NEW YORK — One good musical deserves another.

“Hairspray” scribes Mark O’Donnell and Thomas Meehan are on board to write the book for John Waters’ new stage tuner, “Cry-Baby,” based on his 1990 film comedy about a bad boy who falls in love with a debutante.

“They understand the Waters milieu,” said Adam Epstein, one of the show’s producers. “It could be a lovely companion piece to ‘Hairspray,’ but different.”

“If ‘Hairspray’ is ‘Cinderella,’ ” opined O’Donnell, “then ‘Cry-Baby’ is ‘Romeo & Juliet.’ ” He said the “Cry-Baby” story would have to be “reinvented” for the musical. “The helicopter rescue and the chicken race with all those cars would be difficult to stage in the theater.”

Epstein is part of the producer team on “Hairspray,” as are fellow “Cry-Baby” producers Allan Gordon and Elan McAllister. Producer Brian Grazer, who will make his Broadway debut with “Cry-Baby,” joins them on the project. Epstein said the new tuner’s composer, lyricist and director would be announced shortly.

Meehan is one of the busiest book writers in the business. Before “Hairspray,” he wrote the books for “The Producers,” “I Remember Mama” and “Annie.” He is Americanizing upcoming musical “Bombay Dreams” and penning Mel Brooks’ new one, “Young Frankenstein.”

Meehan said he and Brooks hoped to have a draft of the new tuner ready for a reading by year’s end.

Regarding “Cry-Baby,” he said it was in the “embryonic stage, as is ‘Rocky.'” Meehan is working with Sylvester Stallone on turning those boxer pics into a musical. No composer-lyricist is yet set.

Tube to stage

Veteran TV writer Jeffrey Lane takes his first shot at writing a tuner book with “Dirty Rotten Scoundrels.” Based on the 1988 Michael Caine-Steve Martin feature about two con artists on the French Riviera, “Scoundrels” reunites “The Full Monty” team of composer-lyricist David Yazbek, director Jack O’Brien and choreographer Jerry Mitchell. Lane is the new guy. Terrence McNally, who wrote the “Monty” book, is not involved with the new musical.

“Scoundrels” is expected to workshop in December and May before the full production opens in September 2004 at the Old Globe in San Diego. A rep for the theater company did not confirm dates for the show.

Marty Bell and David Brown are attached as commercial producers. They most recently collaborated on “Sweet Smell of Success,” which graced the 2001-02 Broadway season.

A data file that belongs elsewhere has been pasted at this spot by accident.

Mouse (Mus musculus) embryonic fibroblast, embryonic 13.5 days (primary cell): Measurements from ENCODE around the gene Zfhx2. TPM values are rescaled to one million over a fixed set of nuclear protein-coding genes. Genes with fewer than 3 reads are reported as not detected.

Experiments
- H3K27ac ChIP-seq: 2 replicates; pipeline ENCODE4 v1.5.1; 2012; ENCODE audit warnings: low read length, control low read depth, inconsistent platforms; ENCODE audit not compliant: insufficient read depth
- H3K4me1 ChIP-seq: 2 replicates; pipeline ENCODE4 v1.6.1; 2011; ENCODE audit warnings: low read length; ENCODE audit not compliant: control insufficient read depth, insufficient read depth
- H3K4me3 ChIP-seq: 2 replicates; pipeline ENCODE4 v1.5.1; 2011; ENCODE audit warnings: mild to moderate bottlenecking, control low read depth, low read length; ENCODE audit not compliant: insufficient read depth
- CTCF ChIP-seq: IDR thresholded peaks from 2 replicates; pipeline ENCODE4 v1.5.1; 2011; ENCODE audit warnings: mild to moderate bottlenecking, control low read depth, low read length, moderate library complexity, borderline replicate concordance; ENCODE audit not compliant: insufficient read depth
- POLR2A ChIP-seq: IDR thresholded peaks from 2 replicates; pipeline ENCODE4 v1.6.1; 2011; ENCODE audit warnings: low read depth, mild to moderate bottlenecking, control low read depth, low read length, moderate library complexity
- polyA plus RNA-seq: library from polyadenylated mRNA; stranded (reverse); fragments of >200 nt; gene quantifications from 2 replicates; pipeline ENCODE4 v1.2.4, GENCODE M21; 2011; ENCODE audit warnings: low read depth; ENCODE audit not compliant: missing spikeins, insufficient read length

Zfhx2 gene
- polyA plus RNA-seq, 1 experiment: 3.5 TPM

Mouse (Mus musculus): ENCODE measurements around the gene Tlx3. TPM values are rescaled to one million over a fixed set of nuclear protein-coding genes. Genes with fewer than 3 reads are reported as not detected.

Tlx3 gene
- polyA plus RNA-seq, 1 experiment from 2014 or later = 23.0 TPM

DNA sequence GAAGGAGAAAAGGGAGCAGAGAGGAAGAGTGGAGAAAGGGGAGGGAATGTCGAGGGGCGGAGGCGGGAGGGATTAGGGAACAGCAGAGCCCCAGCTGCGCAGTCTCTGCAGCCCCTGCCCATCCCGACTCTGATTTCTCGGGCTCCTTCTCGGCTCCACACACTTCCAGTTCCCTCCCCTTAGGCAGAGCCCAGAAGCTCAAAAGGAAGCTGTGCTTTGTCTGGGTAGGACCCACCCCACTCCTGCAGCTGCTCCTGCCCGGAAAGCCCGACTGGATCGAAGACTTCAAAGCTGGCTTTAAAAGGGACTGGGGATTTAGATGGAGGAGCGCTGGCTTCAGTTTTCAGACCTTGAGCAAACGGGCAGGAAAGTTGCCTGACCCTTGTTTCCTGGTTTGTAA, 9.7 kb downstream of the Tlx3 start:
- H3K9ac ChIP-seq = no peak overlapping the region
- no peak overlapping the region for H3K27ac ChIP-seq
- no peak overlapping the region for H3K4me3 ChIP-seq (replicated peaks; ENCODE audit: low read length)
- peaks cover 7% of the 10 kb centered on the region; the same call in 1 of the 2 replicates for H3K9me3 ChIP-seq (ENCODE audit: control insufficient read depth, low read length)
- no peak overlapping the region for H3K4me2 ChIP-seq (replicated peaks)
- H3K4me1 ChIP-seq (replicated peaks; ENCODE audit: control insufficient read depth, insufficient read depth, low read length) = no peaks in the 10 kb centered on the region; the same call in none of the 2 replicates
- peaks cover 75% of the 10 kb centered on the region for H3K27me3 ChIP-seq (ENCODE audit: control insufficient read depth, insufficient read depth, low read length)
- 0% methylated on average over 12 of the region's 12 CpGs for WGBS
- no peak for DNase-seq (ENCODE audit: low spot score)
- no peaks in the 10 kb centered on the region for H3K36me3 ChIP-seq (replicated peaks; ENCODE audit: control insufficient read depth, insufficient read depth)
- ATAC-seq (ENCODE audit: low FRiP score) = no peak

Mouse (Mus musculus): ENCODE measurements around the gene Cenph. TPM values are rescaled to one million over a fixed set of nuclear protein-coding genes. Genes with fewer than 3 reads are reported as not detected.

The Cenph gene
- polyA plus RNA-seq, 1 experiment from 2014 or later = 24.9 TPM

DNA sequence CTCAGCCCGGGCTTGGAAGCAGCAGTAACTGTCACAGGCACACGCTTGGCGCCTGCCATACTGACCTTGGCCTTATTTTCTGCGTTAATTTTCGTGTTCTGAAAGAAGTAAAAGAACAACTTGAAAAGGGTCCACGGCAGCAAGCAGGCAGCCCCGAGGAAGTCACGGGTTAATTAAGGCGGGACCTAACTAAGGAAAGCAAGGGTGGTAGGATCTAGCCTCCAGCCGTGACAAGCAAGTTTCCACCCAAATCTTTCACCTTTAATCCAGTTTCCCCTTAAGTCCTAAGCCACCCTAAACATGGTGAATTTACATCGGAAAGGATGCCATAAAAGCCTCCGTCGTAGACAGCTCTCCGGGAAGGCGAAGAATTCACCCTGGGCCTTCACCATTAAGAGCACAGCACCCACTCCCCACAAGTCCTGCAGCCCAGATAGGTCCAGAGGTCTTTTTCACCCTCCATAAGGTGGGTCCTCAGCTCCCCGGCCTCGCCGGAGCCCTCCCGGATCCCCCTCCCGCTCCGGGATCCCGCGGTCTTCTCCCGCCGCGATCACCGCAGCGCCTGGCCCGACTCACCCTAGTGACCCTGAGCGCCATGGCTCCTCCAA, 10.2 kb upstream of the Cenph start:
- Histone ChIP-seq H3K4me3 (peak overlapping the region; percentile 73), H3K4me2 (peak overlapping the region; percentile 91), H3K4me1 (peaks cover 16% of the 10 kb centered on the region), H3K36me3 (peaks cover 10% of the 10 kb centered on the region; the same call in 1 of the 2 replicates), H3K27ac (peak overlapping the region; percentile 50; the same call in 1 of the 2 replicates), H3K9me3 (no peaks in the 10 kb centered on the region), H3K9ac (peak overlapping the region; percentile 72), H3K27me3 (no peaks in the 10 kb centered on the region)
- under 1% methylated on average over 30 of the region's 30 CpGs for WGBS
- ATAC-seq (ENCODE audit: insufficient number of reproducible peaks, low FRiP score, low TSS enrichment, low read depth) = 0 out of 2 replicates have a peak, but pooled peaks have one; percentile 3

“We have a deal with MGM,” said Brown. ” ‘Scoundrels’ is one of the projects we extrapolated from their library.” The film was produced by Orion.

‘Nine’ arrivals

The Roundabout is not letting its “Nine” hit fade with the Oct. 2 departure of Antonio Banderas and Jane Krakowski. The company is in negotiations with John Stamos and Jenna Elfman to replace the show’s current stars. Stamos goosed the box office last spring and summer with his Emcee turn in the Roundabout’s long-running revival of “Cabaret.”

“Nine” would mark Elfman’s Broadway debut. There is also talk of the “Dharma and Greg” star playing Lily Garland opposite Alec Baldwin’s Oscar Jaffe in the Roundabout’s upcoming revival of “Twentieth Century” as adapted by “Moon Over Buffalo” scribe Ken Ludwig.

Rebecca Luker, last seen on Broadway in “The Music Man,” has been announced to play the role of Claudia in “Nine.” She replaces Laura Benanti, who goes into Richard Greenberg’s new one, “The Violet Hour,” at the Biltmore Theater this fall.

‘Wonderful’ revival

The revival of “Wonderful Town” has secured the Al Hirschfeld Theater. If all goes as planned, producers Roger Berlind and Barry and Fran Weissler will open the production in late November or early December. Donna Murphy headlines, reprising her 2001 Encores! turn in the Leonard Bernstein musical.

The 2003-04 season is turning into a big one for Kathleen Marshall, who would make her Broadway directorial debut with “Wonderful Town.” She helmed and choreographed the Encores! concert version, and would repeat those duties for the full production on Broadway. She follows “Wonderful Town” with “Pajama Game,” currently skedded to open in late spring or early summer 2004.

Marshall choreographs the upcoming revival of “Little Shop of Horrors,” set for its Broadway preem Oct. 2.